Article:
Peru: an argument for competition in currencies


If only we had introduced the Hard Euro, as the UK Prime Minister at the time, John Major, had suggested! Sadly his proposal came just too late, as the EU Euro enthusiasts were already pressing ahead with their own plans to create a single, Euro, currency that would replace domestic currencies such as the Frank, Mark, Lire and of course Drachma. John Major’s idea can be seen working perfectly well here in Peru, which I have been visiting for the Mont Pelerin Society conference in Lima. Being close to the US in terms of trade, and reasonably close – well, in the same hemisphere – in terms of geography, and having a border with Ecuador, which uses the US Dollar as its currency, US dollars circulate quite freely here, alongside the domestic currency, Soles.

Dollars are most obvious in the capital and in tourist areas, and indeed the ATM cash machines at the banks will dispense them in everyday quantities. They are commonly accepted, particularly for larger transactions.

The result is that there is a competition between currencies, Dollars and Soles – just as Hayek proposed in the 1970s and as Robert Miller outlined, in a recent Adam Smith Institute paper ‘What Hayek Would Do’.

The effects are interesting. Because of the prevalence of Dollar usage, there are limits to the extent that the monetary authorities in Peru can overextend and devalue Soles. They know that if their currency loses its value, more and more transactions will be done in Dollars. We used to think that there would need to be a difference of perhaps 5% or more (and perhaps a widespread feeling that the gap would widen) between the value of competing currencies in order for people to shift from one to the other: which made a lot of people say that competition in currency would not work, because it would lead to big wrenches from one currency to another.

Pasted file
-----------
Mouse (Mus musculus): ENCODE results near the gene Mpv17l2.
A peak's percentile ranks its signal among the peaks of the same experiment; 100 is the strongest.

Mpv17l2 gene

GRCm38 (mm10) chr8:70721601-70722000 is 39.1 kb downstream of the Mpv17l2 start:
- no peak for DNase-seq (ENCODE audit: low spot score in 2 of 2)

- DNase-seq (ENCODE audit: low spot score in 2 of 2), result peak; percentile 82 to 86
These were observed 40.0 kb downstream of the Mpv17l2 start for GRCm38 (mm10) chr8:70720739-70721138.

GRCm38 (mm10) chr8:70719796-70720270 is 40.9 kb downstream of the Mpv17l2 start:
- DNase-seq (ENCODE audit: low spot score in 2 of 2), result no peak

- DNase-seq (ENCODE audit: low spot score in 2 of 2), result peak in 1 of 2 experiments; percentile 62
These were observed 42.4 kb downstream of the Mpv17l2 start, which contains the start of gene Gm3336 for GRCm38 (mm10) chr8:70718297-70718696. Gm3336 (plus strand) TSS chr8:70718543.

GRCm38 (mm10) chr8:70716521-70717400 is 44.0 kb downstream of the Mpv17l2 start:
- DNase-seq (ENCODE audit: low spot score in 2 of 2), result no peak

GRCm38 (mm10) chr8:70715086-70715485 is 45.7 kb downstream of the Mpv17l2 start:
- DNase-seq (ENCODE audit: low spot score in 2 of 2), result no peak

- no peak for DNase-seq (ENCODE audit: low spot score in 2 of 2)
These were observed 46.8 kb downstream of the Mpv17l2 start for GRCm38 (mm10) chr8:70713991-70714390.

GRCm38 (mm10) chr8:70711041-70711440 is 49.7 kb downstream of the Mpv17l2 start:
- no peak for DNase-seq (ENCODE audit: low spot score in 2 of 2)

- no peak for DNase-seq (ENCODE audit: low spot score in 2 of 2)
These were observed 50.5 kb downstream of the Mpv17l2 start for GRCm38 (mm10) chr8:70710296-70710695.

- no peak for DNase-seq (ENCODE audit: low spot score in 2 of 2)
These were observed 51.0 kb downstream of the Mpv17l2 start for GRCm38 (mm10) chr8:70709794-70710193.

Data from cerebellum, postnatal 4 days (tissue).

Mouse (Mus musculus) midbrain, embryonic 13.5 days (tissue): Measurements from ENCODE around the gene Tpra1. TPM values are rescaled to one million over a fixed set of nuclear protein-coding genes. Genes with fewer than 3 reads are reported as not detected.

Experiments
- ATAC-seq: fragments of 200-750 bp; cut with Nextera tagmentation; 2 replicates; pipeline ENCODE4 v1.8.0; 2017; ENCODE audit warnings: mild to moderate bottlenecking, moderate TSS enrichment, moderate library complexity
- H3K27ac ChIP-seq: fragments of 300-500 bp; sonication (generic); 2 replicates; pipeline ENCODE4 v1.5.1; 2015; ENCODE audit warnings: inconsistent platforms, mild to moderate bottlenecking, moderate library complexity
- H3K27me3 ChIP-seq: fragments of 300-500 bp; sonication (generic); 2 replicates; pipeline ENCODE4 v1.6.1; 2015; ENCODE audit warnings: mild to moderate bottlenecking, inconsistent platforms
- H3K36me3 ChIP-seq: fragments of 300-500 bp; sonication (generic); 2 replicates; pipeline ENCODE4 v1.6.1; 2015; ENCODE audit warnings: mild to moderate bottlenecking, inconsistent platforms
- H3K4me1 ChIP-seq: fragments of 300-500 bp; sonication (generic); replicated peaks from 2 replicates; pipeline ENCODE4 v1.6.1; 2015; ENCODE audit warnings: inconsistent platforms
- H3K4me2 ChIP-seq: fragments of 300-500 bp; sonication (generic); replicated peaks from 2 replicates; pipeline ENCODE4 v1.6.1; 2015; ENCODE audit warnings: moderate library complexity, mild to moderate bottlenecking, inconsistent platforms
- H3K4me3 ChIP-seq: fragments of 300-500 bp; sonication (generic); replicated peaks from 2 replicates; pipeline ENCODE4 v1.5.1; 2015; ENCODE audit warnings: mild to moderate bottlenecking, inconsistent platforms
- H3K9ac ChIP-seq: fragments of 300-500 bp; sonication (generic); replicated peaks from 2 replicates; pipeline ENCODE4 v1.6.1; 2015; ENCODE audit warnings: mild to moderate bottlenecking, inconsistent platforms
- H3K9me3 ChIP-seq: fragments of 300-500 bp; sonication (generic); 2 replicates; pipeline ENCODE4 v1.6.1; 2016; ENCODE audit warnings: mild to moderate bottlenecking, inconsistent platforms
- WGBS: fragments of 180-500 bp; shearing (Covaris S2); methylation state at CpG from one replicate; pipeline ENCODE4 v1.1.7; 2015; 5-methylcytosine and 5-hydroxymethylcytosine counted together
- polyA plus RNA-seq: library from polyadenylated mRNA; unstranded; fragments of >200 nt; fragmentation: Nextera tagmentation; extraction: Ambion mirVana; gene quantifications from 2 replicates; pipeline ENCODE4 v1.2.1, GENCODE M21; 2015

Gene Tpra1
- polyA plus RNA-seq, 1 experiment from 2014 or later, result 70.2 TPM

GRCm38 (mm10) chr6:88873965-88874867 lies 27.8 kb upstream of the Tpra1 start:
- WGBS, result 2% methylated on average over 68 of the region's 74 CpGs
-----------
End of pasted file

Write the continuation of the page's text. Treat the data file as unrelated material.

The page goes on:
But the opposite seems to be the case. As one currency loses a bit of value, more and more people make their transactions in the other. The marginal differences in people’s currency use is enough to keep up the pressure on the domestic authorities. And the authorities know that they have no influence on the value of the Dollar – the value of which might, at any point, become inappropriate to local economic conditions – so the last thing they want is people rushing to take out Dollar loans and relying too heavily on Dollars, since then the authorities would lose all control over monetary conditions.

Equally, the public are pretty savvy about their finances. Announcements from the Federal Reserve in Washington lead to radio chat shows in which people debate whether they should be taking out mortgages in Dollars rather than Soles. Just the sort of competition that Hayek might have hoped for – no big wrenches, just lots of individual decisions made at the margin.

Wouldn’t that be nice in Europe? A currency that had to prove its worth to people by being at least as good, and maybe slightly more solid, than their own, and which people could choose (or not) if they desired. Indeed, even in non-Euro countries like the UK, it would be rather refreshing for people to have the choice over which currency they used. It might have moderated the reckless expansions of the early 2000s and made the post-2008 adjustment very much quicker and less painful.